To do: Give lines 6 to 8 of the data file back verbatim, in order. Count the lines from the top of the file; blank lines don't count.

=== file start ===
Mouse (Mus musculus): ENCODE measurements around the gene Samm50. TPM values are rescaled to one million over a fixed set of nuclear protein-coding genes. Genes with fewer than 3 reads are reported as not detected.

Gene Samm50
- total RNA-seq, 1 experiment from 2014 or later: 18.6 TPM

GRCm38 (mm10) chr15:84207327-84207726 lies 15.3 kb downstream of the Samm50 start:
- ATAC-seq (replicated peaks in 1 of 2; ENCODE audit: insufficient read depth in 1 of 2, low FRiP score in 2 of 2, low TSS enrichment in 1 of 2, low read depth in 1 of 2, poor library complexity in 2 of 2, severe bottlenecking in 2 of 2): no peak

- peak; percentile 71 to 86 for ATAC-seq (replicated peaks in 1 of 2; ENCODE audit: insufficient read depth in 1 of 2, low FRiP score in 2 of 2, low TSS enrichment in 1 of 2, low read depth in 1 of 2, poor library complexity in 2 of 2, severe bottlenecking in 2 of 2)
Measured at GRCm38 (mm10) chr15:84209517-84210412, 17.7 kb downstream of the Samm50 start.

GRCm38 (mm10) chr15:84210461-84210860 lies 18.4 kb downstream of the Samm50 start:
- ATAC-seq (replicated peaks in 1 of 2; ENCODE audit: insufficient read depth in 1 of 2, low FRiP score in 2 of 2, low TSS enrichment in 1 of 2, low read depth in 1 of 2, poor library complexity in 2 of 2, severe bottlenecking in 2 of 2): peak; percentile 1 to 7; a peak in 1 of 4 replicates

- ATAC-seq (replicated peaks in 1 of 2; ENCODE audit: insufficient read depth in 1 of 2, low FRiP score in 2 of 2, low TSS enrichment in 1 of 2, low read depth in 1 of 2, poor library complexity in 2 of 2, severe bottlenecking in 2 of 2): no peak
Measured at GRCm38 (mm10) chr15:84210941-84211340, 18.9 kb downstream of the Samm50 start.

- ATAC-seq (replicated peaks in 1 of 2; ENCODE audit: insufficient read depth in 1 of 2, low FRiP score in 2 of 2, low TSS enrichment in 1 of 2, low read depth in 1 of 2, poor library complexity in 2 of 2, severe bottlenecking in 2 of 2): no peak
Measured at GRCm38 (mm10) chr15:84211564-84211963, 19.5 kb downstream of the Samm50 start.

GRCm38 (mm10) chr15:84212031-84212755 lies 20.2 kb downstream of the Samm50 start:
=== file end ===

- peak; percentile 71 to 86 for ATAC-seq (replicated peaks in 1 of 2; ENCODE audit: insufficient read depth in 1 of 2, low FRiP score in 2 of 2, low TSS enrichment in 1 of 2, low read depth in 1 of 2, poor library complexity in 2 of 2, severe bottlenecking in 2 of 2)
Measured at GRCm38 (mm10) chr15:84209517-84210412, 17.7 kb downstream of the Samm50 start.

GRCm38 (mm10) chr15:84210461-84210860 lies 18.4 kb downstream of the Samm50 start: